"The economy is nearing the bottom of the current cycle and there is recovery in sight as investment should improve from the fourth quarter, as the government has been actively trying to restart stalled investment projects, both from the public and private sectors," senior economist at Moody's Analytics Glenn Levine said in a note.

"Yet the recovery will be modest, as weak business sentiment will take time to turn around. We expect fixed investment to grow 3.5 percent in 2014 after being flat in 2013," he added.

The arm of the global credit ratings agency Moody's also said: "The days of 8 percent GDP growth are gone. We expect the Indian economy to hit its potential growth rate of 6.5 percent by the second half of 2015."

India's economy expanded by over 9 percent in the three fiscal years before the global financial meltdown of 2008 and authorities have repeatedly maintained that the country has a potential to grow between 8-9 percent.

Moody's said that a combination of good luck and modestly better policies will drive a steady acceleration in economic activity, although the upturn will be patchy and difficult to see for six months or so.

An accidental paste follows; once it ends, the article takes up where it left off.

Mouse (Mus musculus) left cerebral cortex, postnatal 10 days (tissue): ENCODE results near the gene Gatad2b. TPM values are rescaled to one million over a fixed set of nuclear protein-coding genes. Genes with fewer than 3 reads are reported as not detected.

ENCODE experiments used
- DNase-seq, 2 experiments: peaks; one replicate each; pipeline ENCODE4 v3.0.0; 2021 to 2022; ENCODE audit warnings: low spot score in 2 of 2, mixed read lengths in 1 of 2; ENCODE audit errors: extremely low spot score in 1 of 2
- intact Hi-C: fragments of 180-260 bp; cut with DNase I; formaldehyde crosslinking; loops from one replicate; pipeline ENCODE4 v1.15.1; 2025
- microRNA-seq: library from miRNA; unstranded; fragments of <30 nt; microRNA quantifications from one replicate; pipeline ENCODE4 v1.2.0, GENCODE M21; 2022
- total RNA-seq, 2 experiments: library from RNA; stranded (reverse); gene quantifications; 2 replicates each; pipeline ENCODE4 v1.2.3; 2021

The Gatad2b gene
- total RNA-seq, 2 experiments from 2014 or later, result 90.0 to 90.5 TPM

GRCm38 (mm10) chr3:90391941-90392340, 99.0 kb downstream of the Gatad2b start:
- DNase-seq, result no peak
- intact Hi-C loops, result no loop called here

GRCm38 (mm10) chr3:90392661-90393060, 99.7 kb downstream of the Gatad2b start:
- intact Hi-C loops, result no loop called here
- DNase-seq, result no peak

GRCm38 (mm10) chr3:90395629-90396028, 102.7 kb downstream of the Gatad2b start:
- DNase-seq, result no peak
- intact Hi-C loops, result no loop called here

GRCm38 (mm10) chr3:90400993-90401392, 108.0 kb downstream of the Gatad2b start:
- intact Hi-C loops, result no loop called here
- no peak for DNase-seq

In 2008-09, the growth slipped to 6.7 percent but picked up to 8.6 percent in the following year and further rose to 9.3 percent in 2010-11. Thereafter it started declining and slowed to a 10-year low of 5 percent in the 2012-13 fiscal.

Weak investment and consumer demand have slowed growth over the past three years, Levine said, adding that the economy is nearing the bottom of the current cycle.

The financial markets have recovered modestly since September as new RBI Governor Raghuram Rajan has lifted sentiment, he said, but added that the fundamental problems remain unsolved.

The note is comforting as IMF last week had pegged GDP growth at 3.75 percent citing weak demand from its earlier projection of 5.7 percent. But the World Bank pegged it at 04.7 percent on Wednesday. GDP growth slowed to a three-year low of 4.4 percent in Q1.

Rebutting IMF projection, Finance Minister P Chidambaram had said: "We do not share this pessimistic outlook".

Moody's said, however, that the past three years have led investors and businesses to reassess the entire India story.

Expectations of 8 percent or better GDP growth have been "supplanted by a more realistic assessment" of 6-7 percent, it added.


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